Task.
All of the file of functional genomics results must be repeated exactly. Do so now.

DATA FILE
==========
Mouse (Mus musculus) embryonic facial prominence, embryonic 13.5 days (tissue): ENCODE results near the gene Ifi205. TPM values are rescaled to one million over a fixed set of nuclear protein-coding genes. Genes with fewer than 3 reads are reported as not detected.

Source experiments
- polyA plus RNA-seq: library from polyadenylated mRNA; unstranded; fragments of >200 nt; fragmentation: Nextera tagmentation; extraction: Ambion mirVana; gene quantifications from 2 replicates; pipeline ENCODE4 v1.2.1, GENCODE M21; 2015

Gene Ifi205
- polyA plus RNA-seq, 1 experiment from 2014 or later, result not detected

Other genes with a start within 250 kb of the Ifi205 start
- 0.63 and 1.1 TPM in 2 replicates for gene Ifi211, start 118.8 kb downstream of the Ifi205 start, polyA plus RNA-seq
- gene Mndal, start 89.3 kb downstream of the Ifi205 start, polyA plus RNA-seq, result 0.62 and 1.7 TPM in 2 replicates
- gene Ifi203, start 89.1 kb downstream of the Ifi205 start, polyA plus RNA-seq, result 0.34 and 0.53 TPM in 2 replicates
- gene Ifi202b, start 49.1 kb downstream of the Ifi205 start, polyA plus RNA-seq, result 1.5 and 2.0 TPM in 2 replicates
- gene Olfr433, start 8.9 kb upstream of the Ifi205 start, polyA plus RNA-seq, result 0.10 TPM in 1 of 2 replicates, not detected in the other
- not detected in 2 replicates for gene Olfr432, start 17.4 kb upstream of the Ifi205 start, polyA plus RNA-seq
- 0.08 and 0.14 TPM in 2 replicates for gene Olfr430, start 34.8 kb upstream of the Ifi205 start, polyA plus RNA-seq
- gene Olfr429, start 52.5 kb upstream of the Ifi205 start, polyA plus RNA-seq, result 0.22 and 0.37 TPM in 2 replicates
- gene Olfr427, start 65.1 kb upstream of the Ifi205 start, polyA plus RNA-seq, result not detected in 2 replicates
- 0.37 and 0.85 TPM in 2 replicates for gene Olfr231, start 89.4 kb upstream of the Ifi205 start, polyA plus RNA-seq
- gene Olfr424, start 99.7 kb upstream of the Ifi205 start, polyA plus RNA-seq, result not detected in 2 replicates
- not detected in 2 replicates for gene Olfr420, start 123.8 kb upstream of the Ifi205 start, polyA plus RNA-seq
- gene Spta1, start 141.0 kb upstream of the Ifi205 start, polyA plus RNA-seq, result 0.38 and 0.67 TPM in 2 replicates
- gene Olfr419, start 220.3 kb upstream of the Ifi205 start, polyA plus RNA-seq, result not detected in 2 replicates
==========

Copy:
Mouse (Mus musculus) embryonic facial prominence, embryonic 13.5 days (tissue): ENCODE results near the gene Ifi205. TPM values are rescaled to one million over a fixed set of nuclear protein-coding genes. Genes with fewer than 3 reads are reported as not detected.

Source experiments
- polyA plus RNA-seq: library from polyadenylated mRNA; unstranded; fragments of >200 nt; fragmentation: Nextera tagmentation; extraction: Ambion mirVana; gene quantifications from 2 replicates; pipeline ENCODE4 v1.2.1, GENCODE M21; 2015

Gene Ifi205
- polyA plus RNA-seq, 1 experiment from 2014 or later, result not detected

Other genes with a start within 250 kb of the Ifi205 start
- 0.63 and 1.1 TPM in 2 replicates for gene Ifi211, start 118.8 kb downstream of the Ifi205 start, polyA plus RNA-seq
- gene Mndal, start 89.3 kb downstream of the Ifi205 start, polyA plus RNA-seq, result 0.62 and 1.7 TPM in 2 replicates
- gene Ifi203, start 89.1 kb downstream of the Ifi205 start, polyA plus RNA-seq, result 0.34 and 0.53 TPM in 2 replicates
- gene Ifi202b, start 49.1 kb downstream of the Ifi205 start, polyA plus RNA-seq, result 1.5 and 2.0 TPM in 2 replicates
- gene Olfr433, start 8.9 kb upstream of the Ifi205 start, polyA plus RNA-seq, result 0.10 TPM in 1 of 2 replicates, not detected in the other
- not detected in 2 replicates for gene Olfr432, start 17.4 kb upstream of the Ifi205 start, polyA plus RNA-seq
- 0.08 and 0.14 TPM in 2 replicates for gene Olfr430, start 34.8 kb upstream of the Ifi205 start, polyA plus RNA-seq
- gene Olfr429, start 52.5 kb upstream of the Ifi205 start, polyA plus RNA-seq, result 0.22 and 0.37 TPM in 2 replicates
- gene Olfr427, start 65.1 kb upstream of the Ifi205 start, polyA plus RNA-seq, result not detected in 2 replicates
- 0.37 and 0.85 TPM in 2 replicates for gene Olfr231, start 89.4 kb upstream of the Ifi205 start, polyA plus RNA-seq
- gene Olfr424, start 99.7 kb upstream of the Ifi205 start, polyA plus RNA-seq, result not detected in 2 replicates
- not detected in 2 replicates for gene Olfr420, start 123.8 kb upstream of the Ifi205 start, polyA plus RNA-seq
- gene Spta1, start 141.0 kb upstream of the Ifi205 start, polyA plus RNA-seq, result 0.38 and 0.67 TPM in 2 replicates
- gene Olfr419, start 220.3 kb upstream of the Ifi205 start, polyA plus RNA-seq, result not detected in 2 replicates